Since its passing in 2010, opponents of the Patient Protection and Affordable Care Act have launched legal challenges on the health care reform on the basis of its constitutionality. Both state governments and private parties have attacked the law through the court system, until the case reached the Supreme Court. The Court heard arguments for and against the law for three days from 26 to 28 March 2012, and will announce its decision on the case in June, well before the election in November.
The Supreme Court consists of nine judges appointed for life by the president. Currently, the Court consists of five judges appointed by Republican presidents and four judges appointed by Democratic presidents. The present court is generally considered relatively conservative in its decisions.
Oral arguments regarding the Affordable Care Act were split into three days.
Day One: Can the court rule on the law before penalties resulting from the law come into effect?
Central Point: The 1867 Anti-Injunction Act (AIA) prohibits opponents of a tax to legally challenge a tax until it comes into effect.
Applicability to the Affordable Care Act: The Affordable Care Act includes fines for individuals who have not purchased health insurance. These fines do not come into effect until 2014 and must be paid by 2015. If the AIA applies, then the Supreme Court would not be able to rule on the case until 2015.
Argument/Results: During oral arguments, justices appeared to question the applicability of the AIA. The justices suggested that the Affordable Care Act’s fines are not taxes as defined under the AIA, and that AIA limits may lack jurisdiction over the health care reform law. It seems unlikely that the Court will delay its decision on the basis of the AIA.
Day Two: Is the individual mandate constitutional?
Central Point: The Commerce Clause of the U.S. Constitution allows Congress to make laws regulating inter-state commerce.
Applicability to the Affordable Care Act: The Supreme Court must decide whether requiring individuals to purchase a minimum level of insurance falls under the Commerce Clause or oversteps the federal government’s constitutional powers.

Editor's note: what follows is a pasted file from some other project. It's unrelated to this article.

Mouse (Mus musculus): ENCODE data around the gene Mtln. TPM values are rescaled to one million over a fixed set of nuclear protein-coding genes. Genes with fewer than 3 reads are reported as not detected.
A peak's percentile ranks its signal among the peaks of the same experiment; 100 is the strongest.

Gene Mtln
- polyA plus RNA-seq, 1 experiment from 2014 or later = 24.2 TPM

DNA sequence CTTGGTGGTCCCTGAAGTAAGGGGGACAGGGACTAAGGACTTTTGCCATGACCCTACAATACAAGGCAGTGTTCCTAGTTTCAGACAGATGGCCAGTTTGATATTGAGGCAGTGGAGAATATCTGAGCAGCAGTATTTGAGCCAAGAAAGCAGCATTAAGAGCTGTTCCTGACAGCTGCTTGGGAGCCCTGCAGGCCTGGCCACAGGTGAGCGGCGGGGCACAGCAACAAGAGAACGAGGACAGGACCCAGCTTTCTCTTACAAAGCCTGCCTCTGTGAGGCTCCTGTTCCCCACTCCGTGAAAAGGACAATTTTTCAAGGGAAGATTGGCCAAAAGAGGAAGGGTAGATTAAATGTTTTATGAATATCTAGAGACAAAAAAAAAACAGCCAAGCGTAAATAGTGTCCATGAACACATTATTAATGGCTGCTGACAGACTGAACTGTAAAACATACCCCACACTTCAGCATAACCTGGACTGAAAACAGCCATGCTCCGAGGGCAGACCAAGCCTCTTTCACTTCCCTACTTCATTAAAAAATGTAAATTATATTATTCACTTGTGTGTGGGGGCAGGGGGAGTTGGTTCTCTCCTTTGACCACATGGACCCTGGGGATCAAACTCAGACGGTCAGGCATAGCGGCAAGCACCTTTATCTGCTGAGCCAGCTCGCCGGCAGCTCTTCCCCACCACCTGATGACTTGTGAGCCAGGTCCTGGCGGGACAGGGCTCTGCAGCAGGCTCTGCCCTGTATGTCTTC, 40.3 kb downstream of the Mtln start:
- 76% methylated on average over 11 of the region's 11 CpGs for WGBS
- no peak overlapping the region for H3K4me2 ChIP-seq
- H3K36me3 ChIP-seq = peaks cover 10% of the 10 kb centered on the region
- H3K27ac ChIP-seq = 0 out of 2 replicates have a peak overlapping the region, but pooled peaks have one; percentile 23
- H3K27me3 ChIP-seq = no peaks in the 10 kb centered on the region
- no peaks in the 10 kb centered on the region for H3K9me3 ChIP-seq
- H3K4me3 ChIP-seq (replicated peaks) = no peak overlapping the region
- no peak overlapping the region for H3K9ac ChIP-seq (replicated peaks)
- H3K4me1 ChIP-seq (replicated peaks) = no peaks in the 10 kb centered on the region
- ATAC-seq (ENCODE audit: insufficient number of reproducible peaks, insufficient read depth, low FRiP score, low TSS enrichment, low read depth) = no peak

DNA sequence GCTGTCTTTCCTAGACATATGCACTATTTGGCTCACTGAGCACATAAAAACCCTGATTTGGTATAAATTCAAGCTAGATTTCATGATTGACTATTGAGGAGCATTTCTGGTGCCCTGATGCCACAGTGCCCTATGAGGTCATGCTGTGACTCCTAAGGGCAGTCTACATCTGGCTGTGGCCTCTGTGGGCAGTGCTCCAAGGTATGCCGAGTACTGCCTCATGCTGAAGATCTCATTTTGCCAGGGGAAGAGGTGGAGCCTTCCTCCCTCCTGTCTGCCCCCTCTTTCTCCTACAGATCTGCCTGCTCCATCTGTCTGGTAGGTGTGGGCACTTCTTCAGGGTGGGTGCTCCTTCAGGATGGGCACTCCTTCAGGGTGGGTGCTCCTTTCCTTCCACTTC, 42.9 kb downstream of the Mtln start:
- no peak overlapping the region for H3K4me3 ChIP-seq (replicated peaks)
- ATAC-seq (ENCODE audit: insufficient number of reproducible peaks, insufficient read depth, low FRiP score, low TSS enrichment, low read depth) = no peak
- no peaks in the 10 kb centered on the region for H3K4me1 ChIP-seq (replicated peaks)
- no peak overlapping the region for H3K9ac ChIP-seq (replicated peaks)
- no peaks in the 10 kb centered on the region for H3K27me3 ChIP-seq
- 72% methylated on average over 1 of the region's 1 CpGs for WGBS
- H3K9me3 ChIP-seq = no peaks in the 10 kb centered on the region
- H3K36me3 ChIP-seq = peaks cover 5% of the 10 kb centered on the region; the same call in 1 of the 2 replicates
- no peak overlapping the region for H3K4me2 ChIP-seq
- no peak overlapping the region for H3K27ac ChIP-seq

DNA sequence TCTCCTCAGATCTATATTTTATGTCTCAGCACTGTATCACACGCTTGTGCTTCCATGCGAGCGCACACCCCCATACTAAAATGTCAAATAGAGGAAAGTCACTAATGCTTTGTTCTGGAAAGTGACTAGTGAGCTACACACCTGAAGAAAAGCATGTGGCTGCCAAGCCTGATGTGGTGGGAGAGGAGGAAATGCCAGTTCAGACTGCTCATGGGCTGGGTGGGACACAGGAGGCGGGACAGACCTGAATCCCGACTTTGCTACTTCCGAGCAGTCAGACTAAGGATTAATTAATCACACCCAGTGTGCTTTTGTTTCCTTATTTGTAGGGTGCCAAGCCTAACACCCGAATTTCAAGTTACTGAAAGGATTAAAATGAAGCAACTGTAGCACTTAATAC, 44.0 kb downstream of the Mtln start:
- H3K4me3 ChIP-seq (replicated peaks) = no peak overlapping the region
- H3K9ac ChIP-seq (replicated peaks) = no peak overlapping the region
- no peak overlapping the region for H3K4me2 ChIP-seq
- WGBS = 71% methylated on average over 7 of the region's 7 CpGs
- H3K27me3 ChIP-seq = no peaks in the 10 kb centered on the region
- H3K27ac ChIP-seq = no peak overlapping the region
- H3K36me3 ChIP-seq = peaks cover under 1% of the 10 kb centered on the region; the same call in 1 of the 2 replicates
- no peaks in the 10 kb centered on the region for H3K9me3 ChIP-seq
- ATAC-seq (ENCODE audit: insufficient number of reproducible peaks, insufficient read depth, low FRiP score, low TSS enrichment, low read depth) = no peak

Argument/Results: The administration argued that all individuals are or will be in the market for health care; therefore, the law regulates how and when individuals buy insurance and falls under the Commerce Clause of the Constitution. In response, the Court’s more conservative judges posed questions implying that the law actually creates new commerce to regulate, rather than regulating existing commerce, an implication that would render the law unconstitutional.
Of the five more conservative justices, only Justice Anthony Kennedy suggested that health care is a unique industry in which every individual eventually partakes as they age. The individual mandate thus remains the most contentious point of the law, with at least four conservative judges expected to rule against its constitutionality, the four liberal judges in favor, and Justice Kennedy providing the swing vote.
Day Three: If the individual mandate is unconstitutional, what should happen to the rest of the law?
Central Point: The individual mandate essentially pays for other provisions of the Affordable Care Act, especially ending the practice of denying coverage on the basis of preexisting conditions.
Applicability to the Affordable Care Act: Because the individual mandate compensates insurance companies for several key new regulations, it is possible that the law will collapse into impracticability if the individual mandate is determined to be unconstitutional.
Argument/Results: The difficulty of severing the individual mandate and its directly related provisions from the rest of the Affordable Care Act dominated discussion before the Court. While opponents of the law argued that the law was too interconnected to survive without the individual mandate, proponents pointed out that numerous provisions have little connection to the individual mandate and would have passed Congress without it. The Court needs to determine how much of the law can survive without the mandate. Based on the arguments of 28 March, it is difficult to predict how the Court will decide.
Made possible by the support of Robert Bosch Stiftung